Yes you did. “PER and the like which is incredibly flawed.” And even if you try to tell me you were saying that in the context of only using PER as a justification, I didn’t. I used three stats to justify my stance that Okafor was better before you ever posted. You set up a straw man to say I only used one and then undermined its credibility despite the fact that it’s more trusted than any other stat right now (whether or not it’s right for everyone to trust PER, I’ll stay away from, but the fact remains that PER is the most valuable metric in basketball at this moment). At least you can try to keep your words straight. And you keep on insisting that PER is the only thing I ever brought up when that’s entirely false. Again, I really don’t get what your point is, especially in light of the fact that Okafor’s 3-season PER was 0.04 higher than Kaman’s. I WASN’T using a PER of 15.87 vs a PER of 15.83 to prove Okafor was better. That would be STUPID to try to say that. Four hundredths of a point in one metric? No one would be that dumb, but apparently you believe people are. And if PER is a good “indicator,” then why should it not be used for comparisons? What does it “indicate” if it doesn’t “indicate” how good player X is? I get what you’re saying. Don’t think I don’t understand the point you’re trying to make. I do. All I’m trying to say is that your argument doesn’t make any sense. You’re accusing me of something I didn’t do, and now you’re backtracking.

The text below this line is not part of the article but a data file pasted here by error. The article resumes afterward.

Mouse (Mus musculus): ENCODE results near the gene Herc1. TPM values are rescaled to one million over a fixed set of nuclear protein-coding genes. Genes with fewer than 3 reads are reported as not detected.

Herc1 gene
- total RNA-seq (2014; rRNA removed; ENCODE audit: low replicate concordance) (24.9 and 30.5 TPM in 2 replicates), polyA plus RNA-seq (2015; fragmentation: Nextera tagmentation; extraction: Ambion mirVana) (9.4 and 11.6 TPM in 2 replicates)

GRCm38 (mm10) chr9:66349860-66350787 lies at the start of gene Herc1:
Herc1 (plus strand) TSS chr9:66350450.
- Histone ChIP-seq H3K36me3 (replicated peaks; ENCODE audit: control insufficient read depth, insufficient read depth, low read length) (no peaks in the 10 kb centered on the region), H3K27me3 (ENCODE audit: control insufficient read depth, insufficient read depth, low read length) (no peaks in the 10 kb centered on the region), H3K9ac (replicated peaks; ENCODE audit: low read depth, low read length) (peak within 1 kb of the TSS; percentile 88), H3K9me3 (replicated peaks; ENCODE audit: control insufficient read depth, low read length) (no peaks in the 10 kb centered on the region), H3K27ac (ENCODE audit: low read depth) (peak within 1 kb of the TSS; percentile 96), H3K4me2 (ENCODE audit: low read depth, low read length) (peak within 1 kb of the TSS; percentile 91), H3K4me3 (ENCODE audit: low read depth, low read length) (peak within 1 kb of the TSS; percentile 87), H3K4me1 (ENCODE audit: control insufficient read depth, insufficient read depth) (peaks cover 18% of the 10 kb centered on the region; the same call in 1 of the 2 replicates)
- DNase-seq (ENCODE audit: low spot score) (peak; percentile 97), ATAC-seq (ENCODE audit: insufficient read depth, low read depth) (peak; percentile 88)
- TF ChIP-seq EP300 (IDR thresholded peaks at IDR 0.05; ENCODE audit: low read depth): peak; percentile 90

“hes terribly worse than Kaman when you watched each of them play this year.”

    He was hurt. Kaman was healthy. What else would you expect? Btw, NOH still played better with Okafor in the game than Kaman, even this year. The Hornets were 2 points better than their opponents with Okafor in the game, and 11 points worse than their opponents with Kaman in the game. Now, I don’t know about you, but winning games is a pretty important stat. In the end, it’s the only stat I care about. For six straight seasons on bad teams, Okafor’s team has been been better than their opponents when he is on the floor. Coincidence? Or is that he does enough of the little things?

    “The reason Kaman turns the ball over more is because he is actually involved in the offense, Okafor doesn’t touch the ball unless its an offensive rebound, this is the same reason Kamans FG% is low.”

    This is still not a justification. Having a good skillset and being involved in the offense doesn’t justify taking bad shots and turning the ball over. Ask Shannon Brown.

    “Defensively Okafor averaged 1 block a game to Kamans 1.6 and the last few years on a p/minute basis Kaman is probably better although I just glanced at this. Kaman and Okafor were rebounding at 7.8 – 7.9 respectively although you could say Kamans rate was better pretty easy since he had a lot of games early on with limited minutes”

    Per-game stats don’t mean much when you have entire careers to pull from and one of the players you’re looking at for this past season was injured. And no, Okafor’s rebounding rate was still better, even this season.

    “Kaman is a FA that will definitely be earning less than Okafor.”

    You don’t know that. What about last off-season makes you believe that owners are being smart with their money? I wouldn’t be shocked if Kaman gets 4 years at $12M per or even more. He’s the best 7-footer I know of that’s available on the market this off-season (unless I’m forgetting someone, of course).

    Anyways, all this is pointless. You’re not going to care. I just wasted 10 minutes of my time. And all of this because I used a few advanced metrics to suggest that Okafor is better than Kaman, although “It’s not like Okafor is better by a landslide.” Oh well.